Epidemiology of skin tumor entities according to the new WHO classification in dogs and cats
Epidemiologie von Hautkrebsarten gemÃ¤Ã der neuen WHO Klassifikation fÃ¼r Hunde und Katzen
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Institut fÃ¼r VeterinÃ¤r-Pathologie
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A new or second edition of the international histological classification of skin, melanocytic and soft tissue tumors of domestic animals was published in 1998 with new entities and some new nomenclatures. For the period since then, we have not found a statistical study that discusses all these tumors in relation to the new WHO classification. Therefore, it has been the aim of this study to apply the new WHO classification in the epidemiology of the skin tumor entity.
A statistical analysis of canine and feline skin tumors and tumor-like lesions was carried out using the diagnostic material of the Institute for Veterinary Pathology, Justus-Liebig-Universitaet Giessen, Germany. These comprised 816 skin tumors and tumor-like lesions in 768 dogs, and 197 skin tumors and tumor-like lesions in 194 cats. These lesions were classified according to the recommended WHO nomenclature and classification of tumors in domestic animals. Evaluation of the distribution of breed, age, sex, location and the tumor types was done in comparison with the prevalence of the same tumor in the literature.
More than 25 % of the dogs in our collection were Mongrels, and the five most common breeds that were found in our collection were German shepherd dog, Boxer, Golden retriever, Westhighland white terrier and Cocker spaniel.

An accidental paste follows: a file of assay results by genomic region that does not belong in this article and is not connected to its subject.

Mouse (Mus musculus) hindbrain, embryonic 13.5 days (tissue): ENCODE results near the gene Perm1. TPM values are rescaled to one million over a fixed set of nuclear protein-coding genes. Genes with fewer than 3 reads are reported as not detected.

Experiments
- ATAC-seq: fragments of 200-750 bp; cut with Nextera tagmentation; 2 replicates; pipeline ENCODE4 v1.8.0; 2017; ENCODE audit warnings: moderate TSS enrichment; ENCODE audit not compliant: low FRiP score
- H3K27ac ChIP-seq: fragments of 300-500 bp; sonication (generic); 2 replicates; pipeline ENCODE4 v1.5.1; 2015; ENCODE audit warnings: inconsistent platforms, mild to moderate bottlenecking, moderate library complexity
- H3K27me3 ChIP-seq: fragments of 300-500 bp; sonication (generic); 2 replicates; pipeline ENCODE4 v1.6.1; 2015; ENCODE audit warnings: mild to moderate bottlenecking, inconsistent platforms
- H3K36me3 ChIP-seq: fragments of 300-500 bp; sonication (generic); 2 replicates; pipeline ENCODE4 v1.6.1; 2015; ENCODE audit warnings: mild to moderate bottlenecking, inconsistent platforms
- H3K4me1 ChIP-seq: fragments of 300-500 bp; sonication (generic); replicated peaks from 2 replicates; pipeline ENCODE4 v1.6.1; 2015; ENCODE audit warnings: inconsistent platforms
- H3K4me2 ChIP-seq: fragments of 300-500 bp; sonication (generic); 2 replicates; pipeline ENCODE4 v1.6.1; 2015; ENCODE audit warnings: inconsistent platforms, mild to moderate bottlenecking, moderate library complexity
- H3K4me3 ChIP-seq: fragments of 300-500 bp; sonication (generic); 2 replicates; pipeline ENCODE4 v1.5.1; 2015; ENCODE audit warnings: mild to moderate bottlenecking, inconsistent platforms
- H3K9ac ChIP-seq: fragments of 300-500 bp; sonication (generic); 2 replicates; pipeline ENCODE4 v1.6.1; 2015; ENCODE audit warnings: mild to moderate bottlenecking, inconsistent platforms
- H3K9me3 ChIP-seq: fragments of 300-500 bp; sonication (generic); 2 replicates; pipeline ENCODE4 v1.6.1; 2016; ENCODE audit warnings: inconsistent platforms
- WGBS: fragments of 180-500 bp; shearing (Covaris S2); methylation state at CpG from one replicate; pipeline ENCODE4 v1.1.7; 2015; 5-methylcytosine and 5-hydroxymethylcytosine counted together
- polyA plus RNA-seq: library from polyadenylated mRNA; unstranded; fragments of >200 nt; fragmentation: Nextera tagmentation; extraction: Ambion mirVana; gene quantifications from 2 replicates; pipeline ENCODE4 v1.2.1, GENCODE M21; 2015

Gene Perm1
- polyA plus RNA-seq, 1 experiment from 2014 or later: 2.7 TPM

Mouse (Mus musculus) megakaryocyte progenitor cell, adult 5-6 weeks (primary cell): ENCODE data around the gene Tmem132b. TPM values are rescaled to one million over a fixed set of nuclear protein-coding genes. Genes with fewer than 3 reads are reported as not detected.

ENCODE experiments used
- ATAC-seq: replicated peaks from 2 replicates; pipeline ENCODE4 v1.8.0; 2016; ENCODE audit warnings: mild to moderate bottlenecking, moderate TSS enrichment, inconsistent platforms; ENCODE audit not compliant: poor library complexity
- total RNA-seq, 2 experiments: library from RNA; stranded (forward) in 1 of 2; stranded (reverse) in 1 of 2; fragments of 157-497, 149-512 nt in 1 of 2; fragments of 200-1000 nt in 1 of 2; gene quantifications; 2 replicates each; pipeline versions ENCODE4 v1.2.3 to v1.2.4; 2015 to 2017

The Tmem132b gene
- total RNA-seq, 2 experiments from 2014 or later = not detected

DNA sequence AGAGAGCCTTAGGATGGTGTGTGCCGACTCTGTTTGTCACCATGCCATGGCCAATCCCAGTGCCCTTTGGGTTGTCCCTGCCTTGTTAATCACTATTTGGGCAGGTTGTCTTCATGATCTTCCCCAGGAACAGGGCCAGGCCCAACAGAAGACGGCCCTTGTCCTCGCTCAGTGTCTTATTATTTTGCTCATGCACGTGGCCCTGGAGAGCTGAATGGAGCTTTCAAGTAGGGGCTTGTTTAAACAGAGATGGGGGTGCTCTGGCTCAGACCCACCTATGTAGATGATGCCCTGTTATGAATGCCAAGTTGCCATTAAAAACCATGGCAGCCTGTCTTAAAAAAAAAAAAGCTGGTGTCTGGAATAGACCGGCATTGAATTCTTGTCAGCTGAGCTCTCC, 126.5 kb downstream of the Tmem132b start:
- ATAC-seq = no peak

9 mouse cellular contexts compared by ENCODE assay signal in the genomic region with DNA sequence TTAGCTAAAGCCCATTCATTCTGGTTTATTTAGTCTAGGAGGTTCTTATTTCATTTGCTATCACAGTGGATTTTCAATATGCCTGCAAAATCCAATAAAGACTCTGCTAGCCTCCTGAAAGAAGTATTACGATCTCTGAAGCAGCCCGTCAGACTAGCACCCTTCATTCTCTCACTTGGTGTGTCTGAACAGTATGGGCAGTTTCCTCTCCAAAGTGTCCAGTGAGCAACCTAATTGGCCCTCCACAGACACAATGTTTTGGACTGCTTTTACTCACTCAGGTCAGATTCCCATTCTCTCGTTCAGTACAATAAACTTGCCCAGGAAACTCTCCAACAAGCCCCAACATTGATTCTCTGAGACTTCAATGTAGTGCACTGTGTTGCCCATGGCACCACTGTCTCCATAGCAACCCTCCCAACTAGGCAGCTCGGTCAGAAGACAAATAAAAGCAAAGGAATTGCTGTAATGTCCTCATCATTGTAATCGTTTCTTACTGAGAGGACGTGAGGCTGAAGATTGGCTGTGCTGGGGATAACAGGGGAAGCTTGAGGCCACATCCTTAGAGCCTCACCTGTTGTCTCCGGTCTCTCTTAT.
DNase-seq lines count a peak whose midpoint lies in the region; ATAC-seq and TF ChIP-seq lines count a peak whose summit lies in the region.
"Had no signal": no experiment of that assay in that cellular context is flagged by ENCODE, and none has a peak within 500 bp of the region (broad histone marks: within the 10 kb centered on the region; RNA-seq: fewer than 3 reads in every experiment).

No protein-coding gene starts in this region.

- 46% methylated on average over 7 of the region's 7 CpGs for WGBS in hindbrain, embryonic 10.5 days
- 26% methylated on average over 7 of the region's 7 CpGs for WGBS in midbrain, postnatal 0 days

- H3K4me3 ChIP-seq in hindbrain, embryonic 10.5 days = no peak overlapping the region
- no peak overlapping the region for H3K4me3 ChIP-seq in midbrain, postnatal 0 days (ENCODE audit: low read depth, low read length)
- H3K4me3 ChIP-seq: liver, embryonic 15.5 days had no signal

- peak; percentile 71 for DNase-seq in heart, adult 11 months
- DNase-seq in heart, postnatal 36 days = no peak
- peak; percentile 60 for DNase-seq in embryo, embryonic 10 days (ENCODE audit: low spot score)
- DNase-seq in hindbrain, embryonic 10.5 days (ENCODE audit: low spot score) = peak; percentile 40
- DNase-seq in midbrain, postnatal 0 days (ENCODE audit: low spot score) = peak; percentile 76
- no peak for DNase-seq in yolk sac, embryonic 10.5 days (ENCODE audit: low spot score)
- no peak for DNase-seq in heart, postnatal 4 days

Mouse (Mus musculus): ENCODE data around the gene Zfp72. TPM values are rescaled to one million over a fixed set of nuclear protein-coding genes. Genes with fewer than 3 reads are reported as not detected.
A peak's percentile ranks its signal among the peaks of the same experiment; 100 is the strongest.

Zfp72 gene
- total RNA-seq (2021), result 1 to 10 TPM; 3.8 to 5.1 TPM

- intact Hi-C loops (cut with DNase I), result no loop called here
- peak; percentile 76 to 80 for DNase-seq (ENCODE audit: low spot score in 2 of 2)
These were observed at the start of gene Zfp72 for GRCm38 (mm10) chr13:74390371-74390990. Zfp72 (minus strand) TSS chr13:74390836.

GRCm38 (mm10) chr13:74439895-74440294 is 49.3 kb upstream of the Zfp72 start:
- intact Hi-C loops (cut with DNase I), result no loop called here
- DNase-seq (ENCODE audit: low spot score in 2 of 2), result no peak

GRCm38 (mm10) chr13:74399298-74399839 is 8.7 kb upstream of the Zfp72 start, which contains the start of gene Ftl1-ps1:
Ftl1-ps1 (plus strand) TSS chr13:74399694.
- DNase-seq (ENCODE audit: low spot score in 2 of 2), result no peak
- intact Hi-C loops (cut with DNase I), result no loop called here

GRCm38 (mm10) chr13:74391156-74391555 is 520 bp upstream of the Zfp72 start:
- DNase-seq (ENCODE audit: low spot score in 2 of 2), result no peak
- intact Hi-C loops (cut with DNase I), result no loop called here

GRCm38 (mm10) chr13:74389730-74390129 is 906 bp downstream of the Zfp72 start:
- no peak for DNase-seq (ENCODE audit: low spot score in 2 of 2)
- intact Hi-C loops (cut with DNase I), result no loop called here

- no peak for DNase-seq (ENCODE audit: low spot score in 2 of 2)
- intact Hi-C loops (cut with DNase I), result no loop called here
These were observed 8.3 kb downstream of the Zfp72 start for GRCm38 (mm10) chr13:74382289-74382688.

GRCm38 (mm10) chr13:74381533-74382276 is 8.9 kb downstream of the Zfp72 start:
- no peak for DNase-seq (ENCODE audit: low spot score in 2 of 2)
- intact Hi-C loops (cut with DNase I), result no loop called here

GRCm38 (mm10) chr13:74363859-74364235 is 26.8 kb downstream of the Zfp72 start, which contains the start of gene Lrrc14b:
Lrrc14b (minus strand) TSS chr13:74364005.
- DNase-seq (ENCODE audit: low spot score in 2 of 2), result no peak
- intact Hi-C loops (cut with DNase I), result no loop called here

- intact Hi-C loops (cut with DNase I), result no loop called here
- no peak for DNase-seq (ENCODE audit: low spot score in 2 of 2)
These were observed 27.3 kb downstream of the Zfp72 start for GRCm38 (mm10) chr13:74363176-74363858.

The number of breeds in cats was less than in dogs, and the most common breed was Mongrel cats. The mean age of the skin tumor carriers in our collection was 7.5 years in dogs and 10.6 years in cats. The dominant skin tumor origin was epithelial with 49.3 %, while tumors of mesenchymal origin were 45.3 % and of melanocytic origin 5.3 % of all skin tumors and tumor-like lesion in dogs. In cats, the mesnchymal tumors were always the dominant group with 54.0%, followed by the epithelial tumors with 40.5 % and the melanocytic tumors with 1.5 % of all skin tumors and tumor-like lesions. The general sex distribution in dogs was 56.4 % male and 43.6 % female, while it was 55.5 % males and 44.5 % females in cats. The most common locations of the skin tumors and tumor-like lesions were limbs and head in both, dogs and cats.
In our collection, 62 tumor types were found in the dog. The 10 most common skin tumors and tumor-like lesions in dogs were canine cutaneous histiocytoma, mast cell tumor, lipoma, hepatoid gland adenoma, infundibular cyst, fibrosarcoma, sebaceous hyperplasia, malignant melanoma, trichoepithelioma and melanocytomas, consecutively. 31 tumor types were found in the cat. The 10 most common skin tumors and tumor-like lesions in cats were fibrosarcoma, squamous cell carcinoma, apocrine adenoma, basal cell tumor, lipoma, trichoblastoma, ceruminous gland carcinoma, hemangiosarcoma, apocrine carcinoma and feline mast cell tumor, in this order.
In our study, we have described for the first time the clear cell and cystic variants of trichoblastoma and reported the immunohistological expression of the canine granular cell trichoblastoma, which so far had been reported neither in the literature nor in the WHO classifications.
We have discussed some other tumors and tumor-like lesions that are found in the literature and have not been classified in the new WHO classification.
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